unobstructed circulation from living units or other spaces to various means of exit. Corridors are hallways above the main floor should have more than one exit.


401-5.2 In housing for the elderly handrails shall be provided on at

least one side of all tenant corridors (except within living units).

401-6 ELEVATORS
Where provided, an elevator shall furnish convenient and safe ascent and descent to all living units and service areas. The character and type of elevator service and equipment should be appropriate to the building being rehabilitated and to its occupants.
(5-12-87) SPECIAL PN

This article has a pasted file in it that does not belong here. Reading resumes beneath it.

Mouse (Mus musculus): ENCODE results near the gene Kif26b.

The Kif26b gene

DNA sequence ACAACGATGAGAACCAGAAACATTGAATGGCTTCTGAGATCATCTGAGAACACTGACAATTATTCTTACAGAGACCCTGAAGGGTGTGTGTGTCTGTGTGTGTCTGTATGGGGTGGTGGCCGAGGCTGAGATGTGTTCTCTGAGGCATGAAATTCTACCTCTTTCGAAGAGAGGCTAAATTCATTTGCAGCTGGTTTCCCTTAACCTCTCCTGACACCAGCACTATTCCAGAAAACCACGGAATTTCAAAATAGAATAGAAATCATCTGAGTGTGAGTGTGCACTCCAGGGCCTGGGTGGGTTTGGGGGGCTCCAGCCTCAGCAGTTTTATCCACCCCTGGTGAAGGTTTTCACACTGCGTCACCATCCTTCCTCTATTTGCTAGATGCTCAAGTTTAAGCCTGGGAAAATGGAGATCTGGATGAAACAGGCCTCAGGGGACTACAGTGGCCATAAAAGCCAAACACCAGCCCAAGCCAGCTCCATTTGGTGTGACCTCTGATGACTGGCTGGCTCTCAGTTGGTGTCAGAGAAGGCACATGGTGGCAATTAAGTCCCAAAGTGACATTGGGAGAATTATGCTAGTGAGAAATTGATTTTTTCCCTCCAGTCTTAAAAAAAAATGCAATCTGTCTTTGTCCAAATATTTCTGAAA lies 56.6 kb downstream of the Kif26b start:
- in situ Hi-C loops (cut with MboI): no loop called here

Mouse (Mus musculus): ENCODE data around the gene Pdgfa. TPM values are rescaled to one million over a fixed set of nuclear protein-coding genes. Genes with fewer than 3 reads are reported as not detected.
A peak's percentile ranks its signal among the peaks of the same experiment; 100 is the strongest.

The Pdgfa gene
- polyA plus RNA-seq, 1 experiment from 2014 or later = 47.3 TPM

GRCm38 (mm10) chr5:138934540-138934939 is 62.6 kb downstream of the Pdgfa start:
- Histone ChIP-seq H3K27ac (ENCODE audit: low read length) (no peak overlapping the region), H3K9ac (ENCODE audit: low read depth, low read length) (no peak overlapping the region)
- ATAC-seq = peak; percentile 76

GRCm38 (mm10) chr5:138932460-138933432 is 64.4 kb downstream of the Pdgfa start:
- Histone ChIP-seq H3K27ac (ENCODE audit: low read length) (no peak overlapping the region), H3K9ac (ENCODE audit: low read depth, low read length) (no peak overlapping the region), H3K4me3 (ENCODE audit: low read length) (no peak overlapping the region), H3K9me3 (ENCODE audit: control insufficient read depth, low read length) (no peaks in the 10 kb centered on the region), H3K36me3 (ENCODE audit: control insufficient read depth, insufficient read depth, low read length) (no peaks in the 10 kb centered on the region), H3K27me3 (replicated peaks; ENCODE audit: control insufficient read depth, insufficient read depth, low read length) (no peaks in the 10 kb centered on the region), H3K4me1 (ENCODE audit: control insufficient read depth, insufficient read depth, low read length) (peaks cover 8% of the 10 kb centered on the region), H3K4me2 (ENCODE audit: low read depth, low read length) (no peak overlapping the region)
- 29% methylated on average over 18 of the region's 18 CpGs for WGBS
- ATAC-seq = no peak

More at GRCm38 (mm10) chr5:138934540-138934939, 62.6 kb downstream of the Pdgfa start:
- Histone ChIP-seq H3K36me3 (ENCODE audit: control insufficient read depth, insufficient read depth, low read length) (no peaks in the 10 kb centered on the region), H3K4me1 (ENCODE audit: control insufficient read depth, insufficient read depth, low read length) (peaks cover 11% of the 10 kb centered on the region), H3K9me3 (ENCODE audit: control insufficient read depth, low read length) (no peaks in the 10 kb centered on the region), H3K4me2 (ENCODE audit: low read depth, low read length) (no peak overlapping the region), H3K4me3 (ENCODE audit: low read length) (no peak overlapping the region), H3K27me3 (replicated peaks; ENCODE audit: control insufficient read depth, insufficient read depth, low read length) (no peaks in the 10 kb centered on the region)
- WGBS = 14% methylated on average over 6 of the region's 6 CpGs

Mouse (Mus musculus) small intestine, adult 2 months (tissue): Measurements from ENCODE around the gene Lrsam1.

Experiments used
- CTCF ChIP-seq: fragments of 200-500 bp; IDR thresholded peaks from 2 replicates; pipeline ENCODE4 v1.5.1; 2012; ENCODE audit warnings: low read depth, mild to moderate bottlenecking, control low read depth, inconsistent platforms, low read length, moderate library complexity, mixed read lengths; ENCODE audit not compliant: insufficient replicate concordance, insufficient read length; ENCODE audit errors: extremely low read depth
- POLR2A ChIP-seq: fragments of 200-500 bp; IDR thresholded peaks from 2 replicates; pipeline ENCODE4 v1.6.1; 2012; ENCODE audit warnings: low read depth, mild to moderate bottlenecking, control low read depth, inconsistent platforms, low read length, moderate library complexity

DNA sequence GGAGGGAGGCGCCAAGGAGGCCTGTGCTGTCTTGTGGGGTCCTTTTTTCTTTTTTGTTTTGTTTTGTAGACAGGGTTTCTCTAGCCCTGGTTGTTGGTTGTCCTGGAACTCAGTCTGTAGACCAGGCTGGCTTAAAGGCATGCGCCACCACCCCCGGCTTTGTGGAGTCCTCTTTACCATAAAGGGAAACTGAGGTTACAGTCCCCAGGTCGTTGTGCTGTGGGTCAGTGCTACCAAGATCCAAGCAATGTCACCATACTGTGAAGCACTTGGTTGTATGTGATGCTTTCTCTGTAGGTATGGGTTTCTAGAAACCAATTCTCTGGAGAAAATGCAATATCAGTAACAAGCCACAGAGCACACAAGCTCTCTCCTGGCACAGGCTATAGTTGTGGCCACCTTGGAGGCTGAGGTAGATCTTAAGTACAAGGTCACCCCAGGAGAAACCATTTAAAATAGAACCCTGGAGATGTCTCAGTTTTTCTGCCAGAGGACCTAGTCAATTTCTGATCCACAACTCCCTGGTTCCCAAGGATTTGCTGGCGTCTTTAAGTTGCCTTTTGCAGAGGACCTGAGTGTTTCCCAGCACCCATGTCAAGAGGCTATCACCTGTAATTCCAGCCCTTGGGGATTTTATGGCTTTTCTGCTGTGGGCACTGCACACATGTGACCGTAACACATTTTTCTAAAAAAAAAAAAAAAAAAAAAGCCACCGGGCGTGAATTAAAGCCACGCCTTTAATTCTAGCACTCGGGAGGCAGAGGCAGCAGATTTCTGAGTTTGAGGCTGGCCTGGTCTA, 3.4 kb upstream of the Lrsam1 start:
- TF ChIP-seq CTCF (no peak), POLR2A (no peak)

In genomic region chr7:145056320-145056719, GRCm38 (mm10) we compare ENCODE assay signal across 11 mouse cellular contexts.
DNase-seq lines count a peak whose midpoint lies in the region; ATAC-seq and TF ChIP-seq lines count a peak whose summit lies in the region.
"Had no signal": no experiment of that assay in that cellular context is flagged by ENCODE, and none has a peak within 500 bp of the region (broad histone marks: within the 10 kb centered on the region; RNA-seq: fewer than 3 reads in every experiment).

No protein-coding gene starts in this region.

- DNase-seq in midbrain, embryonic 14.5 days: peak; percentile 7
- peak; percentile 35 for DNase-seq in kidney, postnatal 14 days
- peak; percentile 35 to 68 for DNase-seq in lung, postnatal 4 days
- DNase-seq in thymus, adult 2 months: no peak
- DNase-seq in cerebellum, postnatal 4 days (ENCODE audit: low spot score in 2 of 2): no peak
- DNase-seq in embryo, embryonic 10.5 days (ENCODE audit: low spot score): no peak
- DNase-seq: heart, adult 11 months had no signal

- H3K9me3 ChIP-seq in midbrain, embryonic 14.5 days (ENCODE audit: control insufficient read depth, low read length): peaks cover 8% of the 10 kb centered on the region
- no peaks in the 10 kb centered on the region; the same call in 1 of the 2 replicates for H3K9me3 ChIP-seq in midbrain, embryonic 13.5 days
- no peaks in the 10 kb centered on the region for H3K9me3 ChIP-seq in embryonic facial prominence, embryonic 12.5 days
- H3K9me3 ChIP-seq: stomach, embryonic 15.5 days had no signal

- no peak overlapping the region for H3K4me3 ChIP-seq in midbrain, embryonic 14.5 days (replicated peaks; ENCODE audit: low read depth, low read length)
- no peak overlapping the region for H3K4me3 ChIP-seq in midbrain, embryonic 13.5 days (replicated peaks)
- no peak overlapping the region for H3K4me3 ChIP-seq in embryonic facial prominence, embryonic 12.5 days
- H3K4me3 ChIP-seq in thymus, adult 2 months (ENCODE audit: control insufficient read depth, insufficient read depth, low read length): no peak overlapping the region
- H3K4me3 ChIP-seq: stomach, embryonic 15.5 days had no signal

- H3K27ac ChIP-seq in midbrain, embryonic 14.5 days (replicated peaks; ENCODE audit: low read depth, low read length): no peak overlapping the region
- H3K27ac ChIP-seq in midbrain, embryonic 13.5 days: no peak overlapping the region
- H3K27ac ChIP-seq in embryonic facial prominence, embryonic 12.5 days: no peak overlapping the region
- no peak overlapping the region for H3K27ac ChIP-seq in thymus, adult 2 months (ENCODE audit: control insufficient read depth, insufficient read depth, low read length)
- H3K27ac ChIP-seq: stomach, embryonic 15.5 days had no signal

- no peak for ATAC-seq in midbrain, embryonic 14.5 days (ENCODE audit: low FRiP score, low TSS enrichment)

RD Instruction 1924-A

Guide 3

Page 4-4
401-7 TRASH AND GARBAGE DISPOSAL


Every dwelling and multi-family building shall be supplied with a convenient means of disposal or removal of trash and garbage.

401-8 NOISE CONTROL


Acoustical control should be provided to attain an acceptable are livable environment. Where possible sound reduction insulation and/or other means of reducing noise should be installed between living units and between living units and public spaces.
401-9 INDOOR AIR QUALITY
Provide a healthful environment that is free of indoor air pollutants such as, formaldehyde, radon, asbestos fibers, combustion gases and particles are any other pollutant known to affect one's health. If a pollutant(s) exist measured concentrations should be compared with existing standards, typical concentrations in homes, and levels known to cause health problems to determine if the structure being moderately rehabilitated will have an indoor air quality problem.

RD Instruction 1924-A

Guide 3